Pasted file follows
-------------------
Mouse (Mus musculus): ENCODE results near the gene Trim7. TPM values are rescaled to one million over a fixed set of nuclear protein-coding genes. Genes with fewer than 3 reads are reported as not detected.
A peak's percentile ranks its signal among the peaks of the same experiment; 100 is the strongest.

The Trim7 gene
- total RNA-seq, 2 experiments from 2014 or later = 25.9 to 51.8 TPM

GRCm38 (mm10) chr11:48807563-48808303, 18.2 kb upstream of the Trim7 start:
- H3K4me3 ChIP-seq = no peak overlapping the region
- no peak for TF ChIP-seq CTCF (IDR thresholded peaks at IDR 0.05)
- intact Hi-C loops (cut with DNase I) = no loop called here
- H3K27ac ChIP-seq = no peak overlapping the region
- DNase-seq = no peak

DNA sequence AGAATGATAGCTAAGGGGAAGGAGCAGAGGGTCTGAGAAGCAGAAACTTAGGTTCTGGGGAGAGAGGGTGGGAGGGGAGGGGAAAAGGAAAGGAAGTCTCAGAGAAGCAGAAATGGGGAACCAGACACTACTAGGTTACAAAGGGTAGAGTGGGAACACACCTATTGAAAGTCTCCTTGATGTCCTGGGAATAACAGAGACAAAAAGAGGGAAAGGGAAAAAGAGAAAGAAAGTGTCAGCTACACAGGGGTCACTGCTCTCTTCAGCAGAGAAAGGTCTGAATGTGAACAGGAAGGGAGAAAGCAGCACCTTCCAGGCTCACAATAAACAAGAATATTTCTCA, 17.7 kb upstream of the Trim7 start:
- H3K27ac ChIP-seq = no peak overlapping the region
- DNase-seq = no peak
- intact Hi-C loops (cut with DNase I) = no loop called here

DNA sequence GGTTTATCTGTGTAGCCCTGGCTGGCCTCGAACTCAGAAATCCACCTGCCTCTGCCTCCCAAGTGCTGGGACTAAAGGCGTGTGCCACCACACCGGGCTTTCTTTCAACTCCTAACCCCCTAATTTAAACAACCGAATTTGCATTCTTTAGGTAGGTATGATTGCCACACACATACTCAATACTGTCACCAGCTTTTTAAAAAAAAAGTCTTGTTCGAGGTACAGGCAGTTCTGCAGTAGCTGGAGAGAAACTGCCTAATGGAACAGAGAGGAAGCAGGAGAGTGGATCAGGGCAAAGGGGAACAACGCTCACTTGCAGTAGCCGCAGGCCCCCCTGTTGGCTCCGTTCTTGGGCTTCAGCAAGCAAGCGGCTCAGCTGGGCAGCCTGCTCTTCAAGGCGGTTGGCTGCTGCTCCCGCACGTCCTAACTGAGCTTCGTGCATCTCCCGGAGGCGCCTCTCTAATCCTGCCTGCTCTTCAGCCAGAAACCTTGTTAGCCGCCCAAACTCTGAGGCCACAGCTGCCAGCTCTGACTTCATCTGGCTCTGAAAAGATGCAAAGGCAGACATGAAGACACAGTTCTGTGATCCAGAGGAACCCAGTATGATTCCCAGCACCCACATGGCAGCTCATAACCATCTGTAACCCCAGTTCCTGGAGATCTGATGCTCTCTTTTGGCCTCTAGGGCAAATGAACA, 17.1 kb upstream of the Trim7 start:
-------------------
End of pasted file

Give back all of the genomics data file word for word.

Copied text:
Mouse (Mus musculus): ENCODE results near the gene Trim7. TPM values are rescaled to one million over a fixed set of nuclear protein-coding genes. Genes with fewer than 3 reads are reported as not detected.
A peak's percentile ranks its signal among the peaks of the same experiment; 100 is the strongest.

The Trim7 gene
- total RNA-seq, 2 experiments from 2014 or later = 25.9 to 51.8 TPM

GRCm38 (mm10) chr11:48807563-48808303, 18.2 kb upstream of the Trim7 start:
- H3K4me3 ChIP-seq = no peak overlapping the region
- no peak for TF ChIP-seq CTCF (IDR thresholded peaks at IDR 0.05)
- intact Hi-C loops (cut with DNase I) = no loop called here
- H3K27ac ChIP-seq = no peak overlapping the region
- DNase-seq = no peak

DNA sequence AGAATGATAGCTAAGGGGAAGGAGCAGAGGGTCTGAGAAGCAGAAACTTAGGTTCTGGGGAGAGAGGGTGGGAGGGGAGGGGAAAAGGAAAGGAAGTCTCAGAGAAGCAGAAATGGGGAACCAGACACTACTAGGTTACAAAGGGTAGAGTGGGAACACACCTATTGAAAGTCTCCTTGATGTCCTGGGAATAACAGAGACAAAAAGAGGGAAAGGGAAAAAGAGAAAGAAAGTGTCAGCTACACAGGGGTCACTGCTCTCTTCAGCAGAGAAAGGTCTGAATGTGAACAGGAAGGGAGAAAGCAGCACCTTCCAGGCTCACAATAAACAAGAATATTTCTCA, 17.7 kb upstream of the Trim7 start:
- H3K27ac ChIP-seq = no peak overlapping the region
- DNase-seq = no peak
- intact Hi-C loops (cut with DNase I) = no loop called here

DNA sequence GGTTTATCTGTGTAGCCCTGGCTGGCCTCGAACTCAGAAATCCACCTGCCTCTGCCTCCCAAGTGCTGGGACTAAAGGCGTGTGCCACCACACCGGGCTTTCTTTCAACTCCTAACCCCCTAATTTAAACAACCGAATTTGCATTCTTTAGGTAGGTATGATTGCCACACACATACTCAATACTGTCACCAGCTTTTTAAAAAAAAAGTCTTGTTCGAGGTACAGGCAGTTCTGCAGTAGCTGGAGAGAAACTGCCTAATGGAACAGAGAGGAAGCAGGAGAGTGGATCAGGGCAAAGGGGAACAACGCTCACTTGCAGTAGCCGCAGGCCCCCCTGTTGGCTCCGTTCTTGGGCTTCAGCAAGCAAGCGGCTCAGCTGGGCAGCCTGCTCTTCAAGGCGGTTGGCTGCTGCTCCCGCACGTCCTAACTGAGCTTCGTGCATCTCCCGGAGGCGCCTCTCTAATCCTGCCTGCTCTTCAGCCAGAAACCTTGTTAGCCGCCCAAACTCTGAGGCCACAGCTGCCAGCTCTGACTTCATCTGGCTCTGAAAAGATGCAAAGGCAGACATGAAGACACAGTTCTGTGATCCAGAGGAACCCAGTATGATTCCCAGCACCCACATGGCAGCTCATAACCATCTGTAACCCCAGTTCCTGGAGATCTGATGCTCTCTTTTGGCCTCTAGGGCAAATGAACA, 17.1 kb upstream of the Trim7 start: